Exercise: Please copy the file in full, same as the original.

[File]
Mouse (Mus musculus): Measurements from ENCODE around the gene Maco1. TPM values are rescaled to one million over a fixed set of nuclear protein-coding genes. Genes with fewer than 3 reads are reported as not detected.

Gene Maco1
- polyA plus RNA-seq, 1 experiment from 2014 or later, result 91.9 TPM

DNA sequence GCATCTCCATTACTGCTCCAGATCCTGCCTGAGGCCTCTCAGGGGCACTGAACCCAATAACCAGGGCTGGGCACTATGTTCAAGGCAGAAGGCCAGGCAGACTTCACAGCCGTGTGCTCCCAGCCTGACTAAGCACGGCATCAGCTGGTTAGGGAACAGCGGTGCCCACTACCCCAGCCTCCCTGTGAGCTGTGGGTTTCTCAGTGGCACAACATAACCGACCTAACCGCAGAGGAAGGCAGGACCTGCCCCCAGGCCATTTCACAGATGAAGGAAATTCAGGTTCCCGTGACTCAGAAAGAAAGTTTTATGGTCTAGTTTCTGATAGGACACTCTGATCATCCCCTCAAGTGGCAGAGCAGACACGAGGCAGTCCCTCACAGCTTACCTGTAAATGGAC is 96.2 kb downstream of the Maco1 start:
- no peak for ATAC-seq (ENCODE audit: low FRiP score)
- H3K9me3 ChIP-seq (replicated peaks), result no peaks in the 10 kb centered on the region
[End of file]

Mouse (Mus musculus): Measurements from ENCODE around the gene Maco1. TPM values are rescaled to one million over a fixed set of nuclear protein-coding genes. Genes with fewer than 3 reads are reported as not detected.

Gene Maco1
- polyA plus RNA-seq, 1 experiment from 2014 or later, result 91.9 TPM

DNA sequence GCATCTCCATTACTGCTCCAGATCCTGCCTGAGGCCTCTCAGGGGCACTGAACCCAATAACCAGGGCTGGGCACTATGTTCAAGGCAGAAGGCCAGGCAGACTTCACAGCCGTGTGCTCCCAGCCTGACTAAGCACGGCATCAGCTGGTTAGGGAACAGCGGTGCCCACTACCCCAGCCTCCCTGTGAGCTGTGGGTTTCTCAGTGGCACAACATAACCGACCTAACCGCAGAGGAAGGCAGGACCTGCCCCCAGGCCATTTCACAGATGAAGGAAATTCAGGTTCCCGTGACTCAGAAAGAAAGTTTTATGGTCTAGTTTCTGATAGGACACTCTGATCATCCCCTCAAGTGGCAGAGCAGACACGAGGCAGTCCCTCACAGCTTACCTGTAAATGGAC is 96.2 kb downstream of the Maco1 start:
- no peak for ATAC-seq (ENCODE audit: low FRiP score)
- H3K9me3 ChIP-seq (replicated peaks), result no peaks in the 10 kb centered on the region